LINGUIST List 5.461

Wed 20 Apr 1994

Misc: Langacker's Cognitive Grammar, Locatives from temporals

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  1. Larry Gorbet, Re: Langacker's Cognitive Grammar
  2. Beard Robert E, Re: 5.350 Locatives from temporals

Message 1: Re: Langacker's Cognitive Grammar

Date: Tue, 12 Apr 1994 23:43:02 Re: Langacker's Cognitive Grammar
From: Larry Gorbet <>
Subject: Re: Langacker's Cognitive Grammar

In his generally accurate post in LINGUIST 5.418, Paul Deane *appears* to
accept a presuposition that I am pretty sure is inaccurate.

The relevant paragraph begins:

> Langacker's Cognitive Grammar is unique in its attempt to
> REDUCE syntax to abstract semantic patterns.

At least as most readers of the list are likely to interpret "semantic",
this is almost antithetical to a central Cognitive Grammmar premise: that
grammar is essentially symbolic. Langacker characterizes a grammar as a
"structured inventory of conventional linguistic units". In his most
recent major work (_Foundations of Cognitive Grammar II_, 1991) he says (p.

"Te central claim of cognitive grammar is that language is fully
describable is terms of semantic structures, phonological structures, *and*
[my emphasis] symbolic links between the two. Only symbolic structures
need be posited for the characterization of lexicon, morphology, and
syntax, which form a gradation that can be divided only arbitrarily into
discrete components."

Note that it is *symbolic* structures (i.e. links between semantic and
phonological structures) which are central---not semantic ones alone.

Langacker's above claim is made more explicit as the "content requirement":

"The only structures ascribable to a linguistic system are (1) semantic,
phonological, and symbolic structures that occur overtly as (parts of)
expressions, (2) schematizations of permitted structures. and (3)
categorizing relations between permitted structures." (op. cit. p. 546)

What might not be apparent to all who read the above without its fuller
context is that most of what many call "syntax" is included, not under the
"semantic" part of (1), but under (2)---as schematizations of
*phonological* structures. And Langacker goes to considerable effort to
support the claim that linguistic *forms* (including the form of
grammatical constructions) are essentially phonological. What perhaps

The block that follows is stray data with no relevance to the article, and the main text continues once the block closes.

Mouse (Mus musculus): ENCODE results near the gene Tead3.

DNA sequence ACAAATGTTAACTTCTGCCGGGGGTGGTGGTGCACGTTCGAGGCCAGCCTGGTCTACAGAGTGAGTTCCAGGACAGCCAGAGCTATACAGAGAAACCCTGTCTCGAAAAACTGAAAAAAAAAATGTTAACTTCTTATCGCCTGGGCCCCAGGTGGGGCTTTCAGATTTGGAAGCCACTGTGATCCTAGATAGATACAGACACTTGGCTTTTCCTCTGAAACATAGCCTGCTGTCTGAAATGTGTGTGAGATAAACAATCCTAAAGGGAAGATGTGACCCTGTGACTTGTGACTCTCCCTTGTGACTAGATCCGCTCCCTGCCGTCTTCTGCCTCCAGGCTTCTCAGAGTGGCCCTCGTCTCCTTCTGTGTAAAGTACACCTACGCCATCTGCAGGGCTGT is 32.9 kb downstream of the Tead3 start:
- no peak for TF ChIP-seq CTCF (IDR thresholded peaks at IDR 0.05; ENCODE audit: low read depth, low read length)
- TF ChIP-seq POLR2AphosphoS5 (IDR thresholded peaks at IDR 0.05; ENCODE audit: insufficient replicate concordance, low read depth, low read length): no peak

obscures this position is that much of his work (and of many of his
students and other fellow practitioners) is devoted o describing and
justifying the *meanings* of grammatical morphemes and constructions. But
the claim that constructions (etc.) have meanings is fully consistent with
regarding their *forms* as *phonological*. I think few Langackerian
cognitive grammarians (if any) would claim that constructions consist
solely of or reduce to their meanings.

Larry Gorbet
Anthropology and Linguistics Depts.
University of New Mexico
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Message 2: Re: 5.350 Locatives from temporals

Date: Sun, 27 Mar 1994 07:50:07 Re: 5.350 Locatives from temporals
From: Beard Robert E <>
Subject: Re: 5.350 Locatives from temporals

 Of course, the movement from temporal to spatial meaning is
back-and-forth but the temporal meanings of locative cases seem to derive
from what is in some sense a "more basic" spatial meaning. Perhaps the
question should be "in what sense are the spatial meanings 'more basic'",
i.e. what makes us think that the spatial senses are more basic? In
English, of course, people constantly say things like "We haven't stopped
for gas since Pittsburgh", "That was five towns/restaurants/gas stations
ago", "Until Rotterdam he thought otherwise". The interesting aspect of
all this to me is that while speakers have no difficulty in distinguishing
time from space, case and adposition systems never do so. Thus there is
no language that I know which has lexical items ambiguous, say, between
country and year, state and month, city and day, street and hour. Yet all
languages combine time and space relations in their grammatical systems.
It is a major problem for functionalist accounts of grammar, yet the only
responses to it that I have seen all resort to Gesamtbedeugungen. --RBeard
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